6 p.m. Aug. 29: John Mulaney, Kristen Schaal
8 p.m. Aug. 29: Red Grant, Rob Stapleton
Even though they're taping from Aug. 25-29, the next round of Comedy Central Presents half-hour stand-up specials likely won't air until 2009, if past precedents hold. That said, you can sign up now for info on free tickets to the tapings at the Hudson Theater just off Times Square in NYC.
Getting their own half-hours this year: Pete Lee, Rebecca Corry, Joe DeRosa, Brian Scolaro, Anthony Jeselnik, Doug Benson, Kurt Metzger, Tom Rhodes, Dan Levy, Jasper Redd, Eddie Ifft, Jamie Lissow, Greer Barnes, Tommy Johnagin, Jimmy Carr, Greg Warren, Josh Blue, Erin Foley, Chris Porter, John Mulaney, Kristen Schaal, Rob Stapleton, and Red Grant.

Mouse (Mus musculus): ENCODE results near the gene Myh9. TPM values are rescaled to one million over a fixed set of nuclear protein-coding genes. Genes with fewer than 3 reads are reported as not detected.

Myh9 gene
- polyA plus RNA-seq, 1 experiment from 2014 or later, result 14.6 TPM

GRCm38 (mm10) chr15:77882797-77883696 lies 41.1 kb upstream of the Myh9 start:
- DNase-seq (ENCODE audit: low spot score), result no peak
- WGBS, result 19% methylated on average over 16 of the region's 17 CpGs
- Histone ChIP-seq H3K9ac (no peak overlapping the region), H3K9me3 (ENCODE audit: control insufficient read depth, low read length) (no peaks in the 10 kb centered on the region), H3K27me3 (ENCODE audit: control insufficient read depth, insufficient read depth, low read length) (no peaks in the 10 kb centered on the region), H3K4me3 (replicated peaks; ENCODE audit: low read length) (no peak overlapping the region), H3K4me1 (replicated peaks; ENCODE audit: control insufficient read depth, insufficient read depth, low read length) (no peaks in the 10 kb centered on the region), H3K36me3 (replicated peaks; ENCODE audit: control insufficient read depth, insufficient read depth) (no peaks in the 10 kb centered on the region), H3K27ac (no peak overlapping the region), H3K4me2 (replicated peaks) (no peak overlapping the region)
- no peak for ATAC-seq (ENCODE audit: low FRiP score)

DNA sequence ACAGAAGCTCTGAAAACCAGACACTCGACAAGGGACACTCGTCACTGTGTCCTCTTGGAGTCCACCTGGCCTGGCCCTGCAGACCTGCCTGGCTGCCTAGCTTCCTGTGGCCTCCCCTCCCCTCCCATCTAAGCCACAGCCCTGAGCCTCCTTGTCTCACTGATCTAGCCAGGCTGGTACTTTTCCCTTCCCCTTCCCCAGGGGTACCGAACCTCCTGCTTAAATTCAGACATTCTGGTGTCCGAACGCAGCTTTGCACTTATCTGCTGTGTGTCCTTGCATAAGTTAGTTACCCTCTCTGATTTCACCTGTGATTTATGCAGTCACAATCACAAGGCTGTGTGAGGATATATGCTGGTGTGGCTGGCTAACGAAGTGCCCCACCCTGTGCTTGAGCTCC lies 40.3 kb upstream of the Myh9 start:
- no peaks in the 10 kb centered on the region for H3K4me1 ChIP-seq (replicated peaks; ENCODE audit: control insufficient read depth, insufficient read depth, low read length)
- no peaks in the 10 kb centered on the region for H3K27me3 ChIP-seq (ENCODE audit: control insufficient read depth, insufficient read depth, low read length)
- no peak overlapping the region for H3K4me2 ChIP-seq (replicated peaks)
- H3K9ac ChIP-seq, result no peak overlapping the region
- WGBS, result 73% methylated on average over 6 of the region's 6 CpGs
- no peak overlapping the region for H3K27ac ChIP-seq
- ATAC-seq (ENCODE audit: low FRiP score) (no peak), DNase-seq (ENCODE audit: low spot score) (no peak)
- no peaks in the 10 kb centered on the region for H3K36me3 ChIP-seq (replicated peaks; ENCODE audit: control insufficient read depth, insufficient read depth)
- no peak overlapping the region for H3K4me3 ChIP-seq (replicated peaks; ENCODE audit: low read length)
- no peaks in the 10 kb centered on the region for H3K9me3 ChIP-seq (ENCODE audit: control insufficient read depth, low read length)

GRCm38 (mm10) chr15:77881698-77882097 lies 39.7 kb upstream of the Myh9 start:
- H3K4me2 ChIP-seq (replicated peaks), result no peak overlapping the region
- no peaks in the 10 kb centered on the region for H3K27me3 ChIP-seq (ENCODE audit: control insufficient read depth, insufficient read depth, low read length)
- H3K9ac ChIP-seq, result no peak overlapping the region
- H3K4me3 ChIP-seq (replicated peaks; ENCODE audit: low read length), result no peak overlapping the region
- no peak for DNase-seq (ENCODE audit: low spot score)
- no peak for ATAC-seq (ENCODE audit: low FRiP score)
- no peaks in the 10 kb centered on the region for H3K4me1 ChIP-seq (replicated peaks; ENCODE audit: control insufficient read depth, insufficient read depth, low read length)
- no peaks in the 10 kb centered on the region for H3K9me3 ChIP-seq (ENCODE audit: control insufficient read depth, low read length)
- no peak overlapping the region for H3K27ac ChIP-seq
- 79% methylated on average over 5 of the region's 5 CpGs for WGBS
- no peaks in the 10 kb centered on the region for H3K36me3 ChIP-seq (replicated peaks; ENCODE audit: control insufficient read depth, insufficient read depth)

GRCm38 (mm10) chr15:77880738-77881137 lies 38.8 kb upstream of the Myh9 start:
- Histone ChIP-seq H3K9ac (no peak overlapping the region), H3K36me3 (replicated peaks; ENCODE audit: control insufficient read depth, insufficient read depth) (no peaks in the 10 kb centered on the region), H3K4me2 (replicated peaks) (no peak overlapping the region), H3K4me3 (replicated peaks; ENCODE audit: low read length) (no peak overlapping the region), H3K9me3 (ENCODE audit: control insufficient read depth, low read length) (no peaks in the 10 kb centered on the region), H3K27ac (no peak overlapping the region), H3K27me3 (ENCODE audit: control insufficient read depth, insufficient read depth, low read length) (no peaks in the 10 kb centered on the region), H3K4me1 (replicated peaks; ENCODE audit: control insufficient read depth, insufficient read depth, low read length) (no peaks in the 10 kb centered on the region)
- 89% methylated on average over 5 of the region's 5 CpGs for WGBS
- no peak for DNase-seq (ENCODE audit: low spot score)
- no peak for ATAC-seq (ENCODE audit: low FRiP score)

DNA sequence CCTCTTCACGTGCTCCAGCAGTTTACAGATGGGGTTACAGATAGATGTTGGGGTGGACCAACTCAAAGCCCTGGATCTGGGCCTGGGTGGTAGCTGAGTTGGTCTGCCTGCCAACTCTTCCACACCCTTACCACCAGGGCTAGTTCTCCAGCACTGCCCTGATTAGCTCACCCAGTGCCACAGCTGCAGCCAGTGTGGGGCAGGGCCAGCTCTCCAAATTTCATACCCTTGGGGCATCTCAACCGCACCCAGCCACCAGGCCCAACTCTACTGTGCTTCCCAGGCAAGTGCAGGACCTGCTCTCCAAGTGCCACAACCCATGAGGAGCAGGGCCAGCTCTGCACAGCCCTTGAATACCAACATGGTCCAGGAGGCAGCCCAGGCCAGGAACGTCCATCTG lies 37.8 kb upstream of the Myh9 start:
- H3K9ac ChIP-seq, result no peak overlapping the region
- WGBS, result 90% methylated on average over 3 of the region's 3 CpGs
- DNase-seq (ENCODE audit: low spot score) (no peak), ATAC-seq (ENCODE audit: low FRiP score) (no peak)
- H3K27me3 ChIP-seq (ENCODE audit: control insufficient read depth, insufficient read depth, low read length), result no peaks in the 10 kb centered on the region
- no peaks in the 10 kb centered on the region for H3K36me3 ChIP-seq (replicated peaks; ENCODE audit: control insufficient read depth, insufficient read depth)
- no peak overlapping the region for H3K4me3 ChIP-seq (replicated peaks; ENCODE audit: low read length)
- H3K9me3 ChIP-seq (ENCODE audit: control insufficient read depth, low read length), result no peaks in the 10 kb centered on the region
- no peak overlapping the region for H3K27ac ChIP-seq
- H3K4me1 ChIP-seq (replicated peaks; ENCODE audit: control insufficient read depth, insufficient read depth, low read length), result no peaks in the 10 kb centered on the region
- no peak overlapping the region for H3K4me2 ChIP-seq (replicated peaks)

Congrats to all. Much, much more to come next month!
If you happen to visit New York City anytime soon, let me put in a word for a stop at the Maritime Hotel in Chelsea. Or is it the Meatpacking District? The site says it's in Chelsea, two blocks north of the Meatpacking District. Anyhow. I've already gotten away from the point. Point is, if you have several hundred dollars per day to blow on lodging here, you're likely to have casual encounters with celebrities. And not just all of the stand-up comedians who stayed at the Maritime last week. In a period of less than 24 hours, I exchanged words with Michael Stipe (whom I now realize was hanging around for Monday's induction of R.E.M. into the Rock and Roll Hall of Fame!) and saw Tate Donovan hanging around in the lobby. I believe my exchange with Stipe went something like this: